Posters

Differences in the distribution of genotypes in the proliferative vitreoretinopathy single nucleotide polymorphisms in Slovenian and other European populations

Poster Details

First Author: X.Lumi SLOVENIA

Co Author(s):    D. Jevsinek Skok   M. M. Jelen   A. Zupan   E. Bosjancic   M. Ravnik-Glavac   D. Glavac              

Abstract Details



Purpose:

To investigate the distribution of genotypes within 42 single nucleotide polymorphisms (SNPs) associated with proliferative vitreoretinopathy (PVR) in Slovenian (SLO) population and compare genotype frequencies with frequencies in some other European populations within 1000 genome project.

Setting:

Eye Hospital, University Medical Centre Ljubljana, Ljubljana, Slovenia and Department of Molecular Genetics, Faculty of Medicine, University of Ljubljana, Slovenia.

Methods:

A total of 96 healthy controls and 113 patients, who developed PVR grade C1 or more within three months after the surgery for rhegmatogenous retinal detachment were enrolled in our study. Data on genotype distributions of 42 SNPs from 503 European individuals was obtained from the Ensembl database, release 83. Firstly, genotype distributions of 42 SNPs were compared between 96 healthy SLO controls and 503 European individuals. SNPs, which exhibited a statically significant difference in their distribution, were additionally evaluated on 3 European subpopulations: 99 Utah residents with Northern and Western European ancestry (CEU), 91 residents from Britain in England and Scotland (GBR), and 107 Iberian residents from Spain (IBS) and between GBR and IBS, respectively. Finally, genotype distributions in 4 SNPs (rs17561 (IL1A), rs2069763 (IL2) and rs1800629 (TNF)) were compared between 96 healthy controls and 113 patients with PVR.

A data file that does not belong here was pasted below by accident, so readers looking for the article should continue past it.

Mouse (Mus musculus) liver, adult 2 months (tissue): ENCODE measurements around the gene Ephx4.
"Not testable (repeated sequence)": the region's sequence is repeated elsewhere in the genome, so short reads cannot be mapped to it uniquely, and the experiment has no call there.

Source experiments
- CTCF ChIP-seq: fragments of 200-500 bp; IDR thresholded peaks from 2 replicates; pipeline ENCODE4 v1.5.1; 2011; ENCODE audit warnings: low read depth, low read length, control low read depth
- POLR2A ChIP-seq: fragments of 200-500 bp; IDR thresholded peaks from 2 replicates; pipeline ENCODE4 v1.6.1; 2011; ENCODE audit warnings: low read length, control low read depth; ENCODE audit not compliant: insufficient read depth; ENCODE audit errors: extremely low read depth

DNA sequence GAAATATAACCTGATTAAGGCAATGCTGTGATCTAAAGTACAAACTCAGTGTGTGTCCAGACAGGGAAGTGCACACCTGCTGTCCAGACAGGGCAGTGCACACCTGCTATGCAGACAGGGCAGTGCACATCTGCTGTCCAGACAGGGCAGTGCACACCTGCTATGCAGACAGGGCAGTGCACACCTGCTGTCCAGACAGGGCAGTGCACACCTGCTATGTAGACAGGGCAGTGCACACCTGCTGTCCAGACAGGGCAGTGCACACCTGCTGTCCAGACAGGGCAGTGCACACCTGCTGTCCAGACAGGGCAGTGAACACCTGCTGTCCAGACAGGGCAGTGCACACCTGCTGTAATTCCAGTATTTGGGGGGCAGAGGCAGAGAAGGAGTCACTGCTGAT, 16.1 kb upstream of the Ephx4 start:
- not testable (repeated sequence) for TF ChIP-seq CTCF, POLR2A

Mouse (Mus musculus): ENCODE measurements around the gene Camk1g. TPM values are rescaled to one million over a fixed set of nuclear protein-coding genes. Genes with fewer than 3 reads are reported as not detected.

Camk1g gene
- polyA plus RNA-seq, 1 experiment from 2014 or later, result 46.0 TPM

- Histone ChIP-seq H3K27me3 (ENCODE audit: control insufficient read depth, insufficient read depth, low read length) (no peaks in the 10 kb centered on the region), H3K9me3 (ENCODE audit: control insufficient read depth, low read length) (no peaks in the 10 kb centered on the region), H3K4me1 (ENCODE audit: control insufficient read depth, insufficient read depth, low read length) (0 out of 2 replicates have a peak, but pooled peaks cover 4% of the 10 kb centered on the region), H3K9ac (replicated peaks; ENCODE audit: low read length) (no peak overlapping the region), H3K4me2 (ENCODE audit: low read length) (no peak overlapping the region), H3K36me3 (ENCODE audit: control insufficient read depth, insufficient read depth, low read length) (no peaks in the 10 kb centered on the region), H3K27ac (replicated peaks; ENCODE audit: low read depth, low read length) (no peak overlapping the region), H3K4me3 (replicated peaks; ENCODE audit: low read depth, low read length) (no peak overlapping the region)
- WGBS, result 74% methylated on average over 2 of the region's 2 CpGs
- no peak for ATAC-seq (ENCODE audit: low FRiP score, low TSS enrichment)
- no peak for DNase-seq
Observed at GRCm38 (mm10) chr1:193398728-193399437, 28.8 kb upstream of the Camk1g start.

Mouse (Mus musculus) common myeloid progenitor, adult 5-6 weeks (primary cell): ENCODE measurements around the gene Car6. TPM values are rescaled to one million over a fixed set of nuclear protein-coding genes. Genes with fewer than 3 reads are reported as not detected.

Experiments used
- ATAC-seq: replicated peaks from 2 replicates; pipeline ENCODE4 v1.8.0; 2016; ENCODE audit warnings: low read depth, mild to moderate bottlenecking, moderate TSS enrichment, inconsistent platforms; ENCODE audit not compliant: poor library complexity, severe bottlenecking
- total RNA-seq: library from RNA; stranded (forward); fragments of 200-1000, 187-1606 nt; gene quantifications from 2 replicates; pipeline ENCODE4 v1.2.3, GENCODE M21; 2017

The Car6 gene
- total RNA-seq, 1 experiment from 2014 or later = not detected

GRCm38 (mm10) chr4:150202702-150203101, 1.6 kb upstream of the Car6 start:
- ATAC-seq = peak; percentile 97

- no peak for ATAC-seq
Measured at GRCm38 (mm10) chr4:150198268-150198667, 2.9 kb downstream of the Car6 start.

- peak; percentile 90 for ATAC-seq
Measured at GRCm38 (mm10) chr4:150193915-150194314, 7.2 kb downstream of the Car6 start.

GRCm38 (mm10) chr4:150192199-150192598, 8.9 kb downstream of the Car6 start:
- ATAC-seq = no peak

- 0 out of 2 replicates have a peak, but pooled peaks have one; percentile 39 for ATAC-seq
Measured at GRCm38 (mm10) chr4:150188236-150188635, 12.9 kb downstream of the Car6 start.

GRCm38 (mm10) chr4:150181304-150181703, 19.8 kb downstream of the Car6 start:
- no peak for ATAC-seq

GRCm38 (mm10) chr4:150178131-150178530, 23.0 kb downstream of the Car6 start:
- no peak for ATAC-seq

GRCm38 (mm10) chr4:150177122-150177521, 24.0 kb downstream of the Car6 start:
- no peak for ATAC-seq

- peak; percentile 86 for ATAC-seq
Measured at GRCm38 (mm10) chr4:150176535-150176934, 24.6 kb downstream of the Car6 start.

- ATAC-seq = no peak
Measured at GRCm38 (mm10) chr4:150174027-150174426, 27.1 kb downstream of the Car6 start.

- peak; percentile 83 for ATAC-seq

Results:

Among 42 SNPs investigated between SLO and European population, significant differences in genotype distributions were found in 10 SNPs. Distributions of genotype rs315952 (IL1RN) varied between SLO and CEU (p = 0.037), SLO and GBR (p = 0.005) and SLO and IBS (p = 0.0008), while the differences between GBR and IBS were not observed. Distributions of genotype rs1891467 (TGFB2) varied between SLO and CEU (p = 0.011), SLO and GBR (p = 0.001) and SLO and IBS (p = 0.022), as well as between GBR and IBS (p = 0.0001). Differences in the distribution of genotypes for the SNP rs3024498 (IL10) were observed between SLO and GBR (p = 0.0049), SLO and IBS (p = 0.013) and between GBR and IBS (p = 0.0006). For the SNP rs3138056 (NFKB1A), differences between SLO and CEU (p = 0.0075) and between SLO and IBS (p = 0.0078) were observed. Differences in the distributions of genotypes for the SNP rs3138045 (NFKB1A) were observed between SLO and IBS (p = 0.012) and GBR and IBS (p = 0.025), while the distributions of genotypes for the SNP rs7656613 (PDGFRA) differed between SLO and CEU (p = 0.035) and SLO and GBR (p = 0.011).

Conclusions:

Our study revealed that genotype distributions in 10 of 42 investigated SNPs vary significantly among Europeans in comparison to genotype distributions among PVR patients and Slovenian healthy controls. We did replicate associations with PVR in only three of investigated SNPs: rs1800795 of the IL-6 gene, rs1800871 in the vicinity of the IL10 and rs1800471 of the TGFB1. Polymorphisms that fail to replicate should be checked for interactions with other polymorphisms, particularly when samples are collected from groups with distinct ethnic backgrounds or different geographic regions.

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